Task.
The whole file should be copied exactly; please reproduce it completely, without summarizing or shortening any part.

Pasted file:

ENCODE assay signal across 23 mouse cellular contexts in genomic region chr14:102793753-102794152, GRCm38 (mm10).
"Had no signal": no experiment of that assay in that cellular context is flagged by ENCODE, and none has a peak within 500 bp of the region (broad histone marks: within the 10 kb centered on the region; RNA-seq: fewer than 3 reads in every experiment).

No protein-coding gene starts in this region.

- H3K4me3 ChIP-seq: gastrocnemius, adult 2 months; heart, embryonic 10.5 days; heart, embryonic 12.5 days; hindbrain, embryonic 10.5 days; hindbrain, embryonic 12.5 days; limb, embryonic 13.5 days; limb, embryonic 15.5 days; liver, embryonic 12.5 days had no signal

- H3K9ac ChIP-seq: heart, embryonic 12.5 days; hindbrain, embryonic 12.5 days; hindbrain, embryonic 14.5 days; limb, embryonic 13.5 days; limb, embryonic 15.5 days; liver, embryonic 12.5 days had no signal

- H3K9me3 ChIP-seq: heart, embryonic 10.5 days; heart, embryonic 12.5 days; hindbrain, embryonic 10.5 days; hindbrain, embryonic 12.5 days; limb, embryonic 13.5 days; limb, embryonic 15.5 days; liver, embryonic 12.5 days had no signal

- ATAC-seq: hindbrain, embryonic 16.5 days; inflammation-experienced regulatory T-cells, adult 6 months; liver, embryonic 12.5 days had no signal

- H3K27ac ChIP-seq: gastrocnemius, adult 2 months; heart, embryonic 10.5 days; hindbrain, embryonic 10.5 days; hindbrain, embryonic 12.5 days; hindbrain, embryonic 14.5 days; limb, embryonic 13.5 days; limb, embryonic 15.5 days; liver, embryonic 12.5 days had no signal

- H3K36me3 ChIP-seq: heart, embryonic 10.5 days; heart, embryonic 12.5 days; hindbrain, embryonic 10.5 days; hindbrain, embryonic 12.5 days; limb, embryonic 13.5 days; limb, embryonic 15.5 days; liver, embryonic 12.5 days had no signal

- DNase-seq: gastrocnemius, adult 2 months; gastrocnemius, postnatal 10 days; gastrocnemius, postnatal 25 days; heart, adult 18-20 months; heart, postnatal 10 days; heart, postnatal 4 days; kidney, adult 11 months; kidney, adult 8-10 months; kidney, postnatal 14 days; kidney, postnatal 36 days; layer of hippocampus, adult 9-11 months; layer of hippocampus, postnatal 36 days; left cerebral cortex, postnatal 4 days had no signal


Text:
ENCODE assay signal across 23 mouse cellular contexts in genomic region chr14:102793753-102794152, GRCm38 (mm10).
"Had no signal": no experiment of that assay in that cellular context is flagged by ENCODE, and none has a peak within 500 bp of the region (broad histone marks: within the 10 kb centered on the region; RNA-seq: fewer than 3 reads in every experiment).

No protein-coding gene starts in this region.

- H3K4me3 ChIP-seq: gastrocnemius, adult 2 months; heart, embryonic 10.5 days; heart, embryonic 12.5 days; hindbrain, embryonic 10.5 days; hindbrain, embryonic 12.5 days; limb, embryonic 13.5 days; limb, embryonic 15.5 days; liver, embryonic 12.5 days had no signal

- H3K9ac ChIP-seq: heart, embryonic 12.5 days; hindbrain, embryonic 12.5 days; hindbrain, embryonic 14.5 days; limb, embryonic 13.5 days; limb, embryonic 15.5 days; liver, embryonic 12.5 days had no signal

- H3K9me3 ChIP-seq: heart, embryonic 10.5 days; heart, embryonic 12.5 days; hindbrain, embryonic 10.5 days; hindbrain, embryonic 12.5 days; limb, embryonic 13.5 days; limb, embryonic 15.5 days; liver, embryonic 12.5 days had no signal

- ATAC-seq: hindbrain, embryonic 16.5 days; inflammation-experienced regulatory T-cells, adult 6 months; liver, embryonic 12.5 days had no signal

- H3K27ac ChIP-seq: gastrocnemius, adult 2 months; heart, embryonic 10.5 days; hindbrain, embryonic 10.5 days; hindbrain, embryonic 12.5 days; hindbrain, embryonic 14.5 days; limb, embryonic 13.5 days; limb, embryonic 15.5 days; liver, embryonic 12.5 days had no signal

- H3K36me3 ChIP-seq: heart, embryonic 10.5 days; heart, embryonic 12.5 days; hindbrain, embryonic 10.5 days; hindbrain, embryonic 12.5 days; limb, embryonic 13.5 days; limb, embryonic 15.5 days; liver, embryonic 12.5 days had no signal

- DNase-seq: gastrocnemius, adult 2 months; gastrocnemius, postnatal 10 days; gastrocnemius, postnatal 25 days; heart, adult 18-20 months; heart, postnatal 10 days; heart, postnatal 4 days; kidney, adult 11 months; kidney, adult 8-10 months; kidney, postnatal 14 days; kidney, postnatal 36 days; layer of hippocampus, adult 9-11 months; layer of hippocampus, postnatal 36 days; left cerebral cortex, postnatal 4 days had no signal